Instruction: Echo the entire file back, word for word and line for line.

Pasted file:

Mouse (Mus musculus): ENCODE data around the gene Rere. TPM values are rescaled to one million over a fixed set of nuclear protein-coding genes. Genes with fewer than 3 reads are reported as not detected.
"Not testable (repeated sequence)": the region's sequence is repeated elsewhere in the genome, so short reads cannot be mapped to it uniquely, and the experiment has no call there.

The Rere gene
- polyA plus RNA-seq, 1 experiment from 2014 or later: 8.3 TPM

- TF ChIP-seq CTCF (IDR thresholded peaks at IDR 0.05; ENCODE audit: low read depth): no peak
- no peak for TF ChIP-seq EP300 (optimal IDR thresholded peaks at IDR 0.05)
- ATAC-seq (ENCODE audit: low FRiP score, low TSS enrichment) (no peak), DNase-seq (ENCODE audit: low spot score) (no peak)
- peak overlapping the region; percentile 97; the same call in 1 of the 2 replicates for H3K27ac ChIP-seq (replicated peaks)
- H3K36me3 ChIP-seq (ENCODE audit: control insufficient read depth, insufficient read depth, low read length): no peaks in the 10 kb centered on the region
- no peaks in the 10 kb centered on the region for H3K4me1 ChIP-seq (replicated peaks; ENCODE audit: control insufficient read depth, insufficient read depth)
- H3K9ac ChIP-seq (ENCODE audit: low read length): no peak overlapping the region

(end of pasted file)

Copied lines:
Mouse (Mus musculus): ENCODE data around the gene Rere. TPM values are rescaled to one million over a fixed set of nuclear protein-coding genes. Genes with fewer than 3 reads are reported as not detected.
"Not testable (repeated sequence)": the region's sequence is repeated elsewhere in the genome, so short reads cannot be mapped to it uniquely, and the experiment has no call there.

The Rere gene
- polyA plus RNA-seq, 1 experiment from 2014 or later: 8.3 TPM

- TF ChIP-seq CTCF (IDR thresholded peaks at IDR 0.05; ENCODE audit: low read depth): no peak
- no peak for TF ChIP-seq EP300 (optimal IDR thresholded peaks at IDR 0.05)
- ATAC-seq (ENCODE audit: low FRiP score, low TSS enrichment) (no peak), DNase-seq (ENCODE audit: low spot score) (no peak)
- peak overlapping the region; percentile 97; the same call in 1 of the 2 replicates for H3K27ac ChIP-seq (replicated peaks)
- H3K36me3 ChIP-seq (ENCODE audit: control insufficient read depth, insufficient read depth, low read length): no peaks in the 10 kb centered on the region
- no peaks in the 10 kb centered on the region for H3K4me1 ChIP-seq (replicated peaks; ENCODE audit: control insufficient read depth, insufficient read depth)
- H3K9ac ChIP-seq (ENCODE audit: low read length): no peak overlapping the region